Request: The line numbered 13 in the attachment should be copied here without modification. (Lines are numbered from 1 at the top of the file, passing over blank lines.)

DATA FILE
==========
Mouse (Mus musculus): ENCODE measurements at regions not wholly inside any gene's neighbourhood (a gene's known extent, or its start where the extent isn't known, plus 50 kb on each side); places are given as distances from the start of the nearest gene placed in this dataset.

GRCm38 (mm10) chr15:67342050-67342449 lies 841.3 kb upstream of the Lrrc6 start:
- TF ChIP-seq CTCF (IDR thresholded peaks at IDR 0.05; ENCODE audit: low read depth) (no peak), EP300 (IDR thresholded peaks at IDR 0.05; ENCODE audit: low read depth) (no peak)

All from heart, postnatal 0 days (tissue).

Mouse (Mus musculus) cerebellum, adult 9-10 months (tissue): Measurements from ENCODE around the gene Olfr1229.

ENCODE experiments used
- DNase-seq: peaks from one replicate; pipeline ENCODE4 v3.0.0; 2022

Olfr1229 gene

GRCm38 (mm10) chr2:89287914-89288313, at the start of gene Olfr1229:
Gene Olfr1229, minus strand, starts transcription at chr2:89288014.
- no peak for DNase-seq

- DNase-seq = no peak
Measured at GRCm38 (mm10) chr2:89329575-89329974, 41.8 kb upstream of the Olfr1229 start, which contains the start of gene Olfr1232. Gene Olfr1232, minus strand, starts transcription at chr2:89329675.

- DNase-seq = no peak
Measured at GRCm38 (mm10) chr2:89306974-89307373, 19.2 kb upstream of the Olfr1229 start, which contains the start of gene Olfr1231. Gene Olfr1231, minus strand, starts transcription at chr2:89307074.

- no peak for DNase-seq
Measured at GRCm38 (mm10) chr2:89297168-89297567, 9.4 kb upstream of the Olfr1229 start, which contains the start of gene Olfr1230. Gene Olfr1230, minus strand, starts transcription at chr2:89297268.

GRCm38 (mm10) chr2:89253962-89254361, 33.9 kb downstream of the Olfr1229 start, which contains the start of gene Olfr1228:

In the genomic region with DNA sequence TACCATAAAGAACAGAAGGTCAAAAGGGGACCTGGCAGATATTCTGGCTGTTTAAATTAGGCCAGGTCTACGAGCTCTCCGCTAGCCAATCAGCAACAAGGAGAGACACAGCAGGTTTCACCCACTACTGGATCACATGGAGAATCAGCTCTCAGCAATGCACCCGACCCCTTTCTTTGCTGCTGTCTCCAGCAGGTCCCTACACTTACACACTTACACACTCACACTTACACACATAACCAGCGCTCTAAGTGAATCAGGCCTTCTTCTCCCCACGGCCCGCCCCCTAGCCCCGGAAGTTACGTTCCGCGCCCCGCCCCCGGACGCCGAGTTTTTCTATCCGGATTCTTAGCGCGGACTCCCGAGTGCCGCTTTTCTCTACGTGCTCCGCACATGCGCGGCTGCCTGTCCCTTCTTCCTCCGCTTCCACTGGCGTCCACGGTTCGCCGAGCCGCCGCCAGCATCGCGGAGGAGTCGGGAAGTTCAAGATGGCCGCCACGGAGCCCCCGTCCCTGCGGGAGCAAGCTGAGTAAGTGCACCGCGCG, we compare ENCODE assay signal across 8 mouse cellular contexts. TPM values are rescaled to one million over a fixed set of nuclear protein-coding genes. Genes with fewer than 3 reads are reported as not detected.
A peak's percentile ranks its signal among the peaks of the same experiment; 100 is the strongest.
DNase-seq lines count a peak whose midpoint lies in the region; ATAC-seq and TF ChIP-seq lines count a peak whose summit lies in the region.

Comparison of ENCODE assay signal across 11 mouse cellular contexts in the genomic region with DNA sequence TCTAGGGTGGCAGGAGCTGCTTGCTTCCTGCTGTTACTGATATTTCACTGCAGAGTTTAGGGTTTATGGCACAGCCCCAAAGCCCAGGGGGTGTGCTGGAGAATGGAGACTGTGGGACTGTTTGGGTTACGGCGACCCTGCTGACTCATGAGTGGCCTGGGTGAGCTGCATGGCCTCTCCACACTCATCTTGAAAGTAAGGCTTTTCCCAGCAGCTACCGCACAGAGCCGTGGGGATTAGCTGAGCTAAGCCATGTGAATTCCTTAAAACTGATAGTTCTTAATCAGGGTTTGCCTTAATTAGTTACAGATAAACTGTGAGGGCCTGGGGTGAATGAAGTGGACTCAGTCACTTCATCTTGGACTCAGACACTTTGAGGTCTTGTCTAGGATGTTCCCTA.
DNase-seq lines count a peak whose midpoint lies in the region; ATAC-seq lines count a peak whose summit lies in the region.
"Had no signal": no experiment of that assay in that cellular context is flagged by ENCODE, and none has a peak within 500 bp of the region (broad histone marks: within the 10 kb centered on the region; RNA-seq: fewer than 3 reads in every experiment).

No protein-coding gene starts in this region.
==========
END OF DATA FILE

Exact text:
Measured at GRCm38 (mm10) chr2:89329575-89329974, 41.8 kb upstream of the Olfr1229 start, which contains the start of gene Olfr1232. Gene Olfr1232, minus strand, starts transcription at chr2:89329675.